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Slide #8.

Leadership Style   Informal (family-room casual attire) Direct    Collaborative / consensus builder    Face to face Speaks what is on her mind Persuader – a little toward controlling Myers Briggs – ENTP Seeks feedback  360 degree feedback used by REI
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Slide #9.

Leadership Style (continued)   Has high expectations Passionate about things   Supports people   Remains calm – doesn’t show frustration Provide latitude to make decisions and exercise judgment Decisive  May actually seek too much input
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Slide #10.

Perspective on Ethics  Straight and honest talk is essential   Should be no surprises   Willing to say anything I am feeling to anybody People know where I stand Resolve disputes when they arise  Leave nothing to fester
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Slide #11.

Leadership Philosophy  Every person is genuinely important    Genuinely care about what everyone has to say Everyone should have an opportunity to contribute   Low tolerance for differential treatment of people Create an environment where they can be successful Large “No Whining” button prominently displayed on desk
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Slide #12.

Fears / Uncertainties  Feel burden of people’s livelihoods based on her decisions   Agonizes over the impact of laying people off or cut backs (e.g. closure of Tokyo office) Executive layoffs in a different category   Provided them with an option to perform differently They self-selected out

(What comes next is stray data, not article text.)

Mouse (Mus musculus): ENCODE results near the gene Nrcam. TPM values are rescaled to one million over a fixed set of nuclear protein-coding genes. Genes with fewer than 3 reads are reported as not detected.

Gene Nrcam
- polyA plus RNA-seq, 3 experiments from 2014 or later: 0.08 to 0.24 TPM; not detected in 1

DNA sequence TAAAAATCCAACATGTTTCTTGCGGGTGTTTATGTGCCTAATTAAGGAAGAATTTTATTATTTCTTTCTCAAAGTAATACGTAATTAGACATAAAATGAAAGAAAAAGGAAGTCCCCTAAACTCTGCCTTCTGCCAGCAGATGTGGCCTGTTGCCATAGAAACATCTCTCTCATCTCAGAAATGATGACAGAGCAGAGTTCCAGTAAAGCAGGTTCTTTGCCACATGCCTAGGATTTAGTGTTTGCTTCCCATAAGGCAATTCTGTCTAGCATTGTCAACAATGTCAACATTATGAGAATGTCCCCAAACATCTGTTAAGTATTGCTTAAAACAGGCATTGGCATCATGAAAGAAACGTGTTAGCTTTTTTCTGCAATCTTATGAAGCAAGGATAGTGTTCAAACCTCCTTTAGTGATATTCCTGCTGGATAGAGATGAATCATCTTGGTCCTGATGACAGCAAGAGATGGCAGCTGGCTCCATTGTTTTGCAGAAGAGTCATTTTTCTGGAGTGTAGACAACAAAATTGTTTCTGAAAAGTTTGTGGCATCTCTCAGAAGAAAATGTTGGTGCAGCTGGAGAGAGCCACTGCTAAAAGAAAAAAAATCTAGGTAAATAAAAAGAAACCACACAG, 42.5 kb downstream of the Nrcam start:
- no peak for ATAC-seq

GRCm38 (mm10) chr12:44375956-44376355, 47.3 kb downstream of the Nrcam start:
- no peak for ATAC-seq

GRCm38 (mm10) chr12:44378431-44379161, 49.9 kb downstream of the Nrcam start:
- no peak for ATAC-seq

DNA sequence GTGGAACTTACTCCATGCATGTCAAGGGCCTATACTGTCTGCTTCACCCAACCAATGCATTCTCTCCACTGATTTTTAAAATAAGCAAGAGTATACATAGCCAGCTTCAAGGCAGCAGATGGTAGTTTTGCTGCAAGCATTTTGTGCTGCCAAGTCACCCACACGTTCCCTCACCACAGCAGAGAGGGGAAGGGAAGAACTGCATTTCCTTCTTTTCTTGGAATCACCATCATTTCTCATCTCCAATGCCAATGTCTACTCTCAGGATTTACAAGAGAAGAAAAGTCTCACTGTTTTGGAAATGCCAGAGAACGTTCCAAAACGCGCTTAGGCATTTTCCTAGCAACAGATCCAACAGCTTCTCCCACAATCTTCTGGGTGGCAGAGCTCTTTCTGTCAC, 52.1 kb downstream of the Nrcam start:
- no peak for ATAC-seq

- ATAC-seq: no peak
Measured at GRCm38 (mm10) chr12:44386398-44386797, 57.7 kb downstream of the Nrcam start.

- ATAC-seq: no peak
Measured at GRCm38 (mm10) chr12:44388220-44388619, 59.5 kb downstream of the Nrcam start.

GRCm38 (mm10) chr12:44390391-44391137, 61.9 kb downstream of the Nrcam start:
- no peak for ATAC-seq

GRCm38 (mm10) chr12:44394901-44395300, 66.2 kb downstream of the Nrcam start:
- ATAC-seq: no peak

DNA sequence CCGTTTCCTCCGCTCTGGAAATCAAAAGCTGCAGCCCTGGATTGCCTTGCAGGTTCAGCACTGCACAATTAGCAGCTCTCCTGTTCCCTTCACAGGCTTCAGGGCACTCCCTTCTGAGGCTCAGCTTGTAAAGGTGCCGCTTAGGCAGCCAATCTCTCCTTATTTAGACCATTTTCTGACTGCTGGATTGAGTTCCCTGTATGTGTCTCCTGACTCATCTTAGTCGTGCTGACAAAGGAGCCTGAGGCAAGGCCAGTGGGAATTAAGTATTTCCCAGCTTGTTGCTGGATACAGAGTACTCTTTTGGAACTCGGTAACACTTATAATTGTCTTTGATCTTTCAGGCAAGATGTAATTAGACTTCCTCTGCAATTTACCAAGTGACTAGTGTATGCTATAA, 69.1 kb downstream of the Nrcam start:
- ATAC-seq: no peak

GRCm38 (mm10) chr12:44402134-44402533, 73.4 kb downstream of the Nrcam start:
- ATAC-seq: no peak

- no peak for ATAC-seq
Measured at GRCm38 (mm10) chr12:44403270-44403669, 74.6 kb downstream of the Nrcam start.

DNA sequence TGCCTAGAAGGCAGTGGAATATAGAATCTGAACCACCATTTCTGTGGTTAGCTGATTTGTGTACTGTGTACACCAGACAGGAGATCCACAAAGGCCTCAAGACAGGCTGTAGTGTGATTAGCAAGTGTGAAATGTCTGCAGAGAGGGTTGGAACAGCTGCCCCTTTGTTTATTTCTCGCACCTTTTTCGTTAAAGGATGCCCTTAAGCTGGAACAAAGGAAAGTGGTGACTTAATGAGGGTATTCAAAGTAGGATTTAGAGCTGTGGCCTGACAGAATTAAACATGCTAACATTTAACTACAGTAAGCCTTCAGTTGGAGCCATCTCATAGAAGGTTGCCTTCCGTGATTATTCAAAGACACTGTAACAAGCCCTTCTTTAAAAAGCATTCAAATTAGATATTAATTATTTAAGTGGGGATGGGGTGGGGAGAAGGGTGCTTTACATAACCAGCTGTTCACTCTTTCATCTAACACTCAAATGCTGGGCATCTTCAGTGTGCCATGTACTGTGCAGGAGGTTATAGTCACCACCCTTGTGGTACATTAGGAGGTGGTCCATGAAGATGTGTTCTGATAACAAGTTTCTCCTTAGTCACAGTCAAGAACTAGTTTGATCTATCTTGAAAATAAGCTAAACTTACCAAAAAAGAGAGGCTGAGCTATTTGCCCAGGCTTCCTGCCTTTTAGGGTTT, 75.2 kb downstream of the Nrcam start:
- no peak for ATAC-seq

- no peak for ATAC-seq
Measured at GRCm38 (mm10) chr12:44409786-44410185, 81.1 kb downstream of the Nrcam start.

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Slide #13.

Balance - Definition  Not just work and family balance    Not just a tradeoff between working too hard and having leisure time Need to fill in the gap in the heart Other critical dimensions   Maintain physical fitness Need to leverage personal strengths    Uses Board memberships to do this Keep your mind sharp Contribute to the community (very strong value)
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Slide #14.

Balance (continued)  Very strong commitment to her children    Two children - 18 & 19 years old (recent pictures on desk) Both parents play an active role with the kids Creates time for family and honors the commitment    Refused attending Advanced Management Programs (UW, Stanford, Harvard) – too much time away from family Example: Honored mountain climbing date with daughter even though it conflicted with important community meeting Strong partnership with husband  He sacrificed his career for her career    Divergent career paths – managerial vs technical Moved to Pacific Northwest so she could pursue her career He picks up the family load